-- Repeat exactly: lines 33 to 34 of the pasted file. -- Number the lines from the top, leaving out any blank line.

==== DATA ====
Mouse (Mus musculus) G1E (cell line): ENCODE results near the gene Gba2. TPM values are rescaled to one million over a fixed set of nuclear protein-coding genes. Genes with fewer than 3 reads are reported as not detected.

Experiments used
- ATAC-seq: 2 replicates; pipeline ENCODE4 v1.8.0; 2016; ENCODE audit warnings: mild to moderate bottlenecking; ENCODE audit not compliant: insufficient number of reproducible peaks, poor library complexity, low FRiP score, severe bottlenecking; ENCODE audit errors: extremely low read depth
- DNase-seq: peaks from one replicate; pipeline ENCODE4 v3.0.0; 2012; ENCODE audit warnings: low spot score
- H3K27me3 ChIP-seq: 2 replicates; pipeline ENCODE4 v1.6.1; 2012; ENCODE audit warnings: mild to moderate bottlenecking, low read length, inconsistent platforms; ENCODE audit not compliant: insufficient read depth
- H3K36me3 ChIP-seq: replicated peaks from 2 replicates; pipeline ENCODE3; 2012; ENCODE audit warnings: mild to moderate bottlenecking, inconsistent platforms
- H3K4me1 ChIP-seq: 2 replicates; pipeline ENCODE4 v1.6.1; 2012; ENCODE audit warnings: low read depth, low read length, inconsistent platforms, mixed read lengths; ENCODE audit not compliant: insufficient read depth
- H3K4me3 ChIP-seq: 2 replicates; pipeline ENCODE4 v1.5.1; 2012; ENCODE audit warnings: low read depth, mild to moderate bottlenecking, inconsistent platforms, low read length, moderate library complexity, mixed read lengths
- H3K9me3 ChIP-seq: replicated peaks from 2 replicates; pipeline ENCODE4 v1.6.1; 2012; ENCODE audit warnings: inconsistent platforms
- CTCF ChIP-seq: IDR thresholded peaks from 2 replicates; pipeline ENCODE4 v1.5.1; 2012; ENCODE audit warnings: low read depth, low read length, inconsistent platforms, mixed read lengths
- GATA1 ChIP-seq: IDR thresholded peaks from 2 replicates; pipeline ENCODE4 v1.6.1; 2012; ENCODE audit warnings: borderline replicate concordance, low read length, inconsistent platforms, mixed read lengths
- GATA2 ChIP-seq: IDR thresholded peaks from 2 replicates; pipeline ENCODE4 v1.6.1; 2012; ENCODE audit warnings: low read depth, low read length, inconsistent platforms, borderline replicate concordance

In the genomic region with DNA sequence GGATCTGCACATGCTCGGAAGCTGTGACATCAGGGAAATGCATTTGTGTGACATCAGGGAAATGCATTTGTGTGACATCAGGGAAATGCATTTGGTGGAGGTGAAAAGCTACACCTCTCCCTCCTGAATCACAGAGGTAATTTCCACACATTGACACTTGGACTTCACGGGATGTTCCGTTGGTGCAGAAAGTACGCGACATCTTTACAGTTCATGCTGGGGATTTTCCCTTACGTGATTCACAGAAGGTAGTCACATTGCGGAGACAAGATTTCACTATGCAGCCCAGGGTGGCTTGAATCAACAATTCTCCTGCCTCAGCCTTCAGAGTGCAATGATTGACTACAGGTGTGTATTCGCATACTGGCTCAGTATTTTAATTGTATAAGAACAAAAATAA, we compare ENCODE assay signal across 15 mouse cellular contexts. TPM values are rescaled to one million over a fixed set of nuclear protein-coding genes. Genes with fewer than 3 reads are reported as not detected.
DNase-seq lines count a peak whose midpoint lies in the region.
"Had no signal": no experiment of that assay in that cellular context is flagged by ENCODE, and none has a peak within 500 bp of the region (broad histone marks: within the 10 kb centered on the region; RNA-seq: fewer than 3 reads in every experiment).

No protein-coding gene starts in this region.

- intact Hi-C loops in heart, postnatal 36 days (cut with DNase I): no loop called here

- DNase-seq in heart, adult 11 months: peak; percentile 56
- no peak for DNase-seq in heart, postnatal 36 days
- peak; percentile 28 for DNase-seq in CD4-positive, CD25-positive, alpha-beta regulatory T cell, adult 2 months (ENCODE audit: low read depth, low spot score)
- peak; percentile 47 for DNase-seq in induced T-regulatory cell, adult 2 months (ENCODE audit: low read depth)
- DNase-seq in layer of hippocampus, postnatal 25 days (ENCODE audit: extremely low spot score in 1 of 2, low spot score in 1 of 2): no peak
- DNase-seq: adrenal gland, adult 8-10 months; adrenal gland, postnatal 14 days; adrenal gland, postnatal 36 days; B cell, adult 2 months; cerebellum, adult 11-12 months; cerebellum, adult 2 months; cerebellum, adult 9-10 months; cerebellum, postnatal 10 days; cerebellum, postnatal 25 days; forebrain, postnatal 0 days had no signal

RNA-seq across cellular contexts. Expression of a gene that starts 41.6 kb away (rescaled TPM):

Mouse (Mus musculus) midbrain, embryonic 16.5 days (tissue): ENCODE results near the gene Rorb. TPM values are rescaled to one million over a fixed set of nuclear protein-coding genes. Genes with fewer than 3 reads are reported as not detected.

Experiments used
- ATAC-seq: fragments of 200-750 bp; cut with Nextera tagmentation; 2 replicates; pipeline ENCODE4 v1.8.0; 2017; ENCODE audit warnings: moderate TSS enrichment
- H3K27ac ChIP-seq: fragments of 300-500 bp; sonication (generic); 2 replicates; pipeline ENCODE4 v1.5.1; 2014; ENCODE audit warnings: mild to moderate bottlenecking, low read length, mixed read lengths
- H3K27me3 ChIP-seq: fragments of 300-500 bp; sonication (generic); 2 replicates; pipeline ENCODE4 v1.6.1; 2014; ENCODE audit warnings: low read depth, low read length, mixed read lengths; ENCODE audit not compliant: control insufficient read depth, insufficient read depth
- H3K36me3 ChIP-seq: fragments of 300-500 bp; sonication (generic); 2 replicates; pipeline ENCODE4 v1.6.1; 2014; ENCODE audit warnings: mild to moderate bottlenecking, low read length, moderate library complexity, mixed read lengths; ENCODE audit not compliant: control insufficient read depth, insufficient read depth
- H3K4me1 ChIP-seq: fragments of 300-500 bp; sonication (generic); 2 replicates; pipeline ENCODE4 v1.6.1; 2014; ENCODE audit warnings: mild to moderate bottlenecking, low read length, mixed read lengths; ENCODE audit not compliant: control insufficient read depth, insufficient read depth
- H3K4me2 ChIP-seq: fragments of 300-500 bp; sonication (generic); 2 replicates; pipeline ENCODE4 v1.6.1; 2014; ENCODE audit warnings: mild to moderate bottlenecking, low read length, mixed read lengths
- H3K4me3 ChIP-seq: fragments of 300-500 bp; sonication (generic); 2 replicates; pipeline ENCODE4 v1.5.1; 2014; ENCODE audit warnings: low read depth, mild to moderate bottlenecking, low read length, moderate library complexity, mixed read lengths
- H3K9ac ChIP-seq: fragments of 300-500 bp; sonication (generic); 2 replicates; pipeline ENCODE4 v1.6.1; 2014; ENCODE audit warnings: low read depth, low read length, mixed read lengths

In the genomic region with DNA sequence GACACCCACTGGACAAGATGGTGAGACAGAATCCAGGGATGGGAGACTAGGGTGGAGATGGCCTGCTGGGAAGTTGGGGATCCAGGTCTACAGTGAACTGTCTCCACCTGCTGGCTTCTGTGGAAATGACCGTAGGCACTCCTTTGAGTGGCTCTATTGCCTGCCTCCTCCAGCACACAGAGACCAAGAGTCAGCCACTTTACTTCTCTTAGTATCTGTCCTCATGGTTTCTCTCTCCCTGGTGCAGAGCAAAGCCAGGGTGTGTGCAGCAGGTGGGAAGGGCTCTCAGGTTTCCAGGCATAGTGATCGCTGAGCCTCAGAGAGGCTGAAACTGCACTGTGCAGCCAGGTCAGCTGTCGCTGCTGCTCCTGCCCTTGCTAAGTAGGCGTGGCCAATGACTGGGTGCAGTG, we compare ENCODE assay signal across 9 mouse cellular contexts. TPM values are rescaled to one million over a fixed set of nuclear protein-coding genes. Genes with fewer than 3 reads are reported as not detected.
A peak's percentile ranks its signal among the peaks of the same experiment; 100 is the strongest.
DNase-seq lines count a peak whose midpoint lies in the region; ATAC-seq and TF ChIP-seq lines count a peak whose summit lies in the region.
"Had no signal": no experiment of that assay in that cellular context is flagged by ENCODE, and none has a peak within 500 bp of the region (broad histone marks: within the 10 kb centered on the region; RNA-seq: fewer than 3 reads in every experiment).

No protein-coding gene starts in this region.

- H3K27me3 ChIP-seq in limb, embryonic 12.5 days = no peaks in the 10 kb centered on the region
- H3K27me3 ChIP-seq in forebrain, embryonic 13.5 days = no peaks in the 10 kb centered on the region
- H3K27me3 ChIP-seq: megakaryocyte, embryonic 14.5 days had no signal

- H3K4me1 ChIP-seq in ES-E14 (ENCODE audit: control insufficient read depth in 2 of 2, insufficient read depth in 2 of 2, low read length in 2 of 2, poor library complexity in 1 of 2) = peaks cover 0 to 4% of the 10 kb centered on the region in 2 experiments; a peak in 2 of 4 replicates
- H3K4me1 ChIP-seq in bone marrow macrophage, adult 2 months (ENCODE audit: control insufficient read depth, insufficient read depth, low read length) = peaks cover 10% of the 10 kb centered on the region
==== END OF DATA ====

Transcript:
- H3K4me3 ChIP-seq: fragments of 300-500 bp; sonication (generic); 2 replicates; pipeline ENCODE4 v1.5.1; 2014; ENCODE audit warnings: low read depth, mild to moderate bottlenecking, low read length, moderate library complexity, mixed read lengths
- H3K9ac ChIP-seq: fragments of 300-500 bp; sonication (generic); 2 replicates; pipeline ENCODE4 v1.6.1; 2014; ENCODE audit warnings: low read depth, low read length, mixed read lengths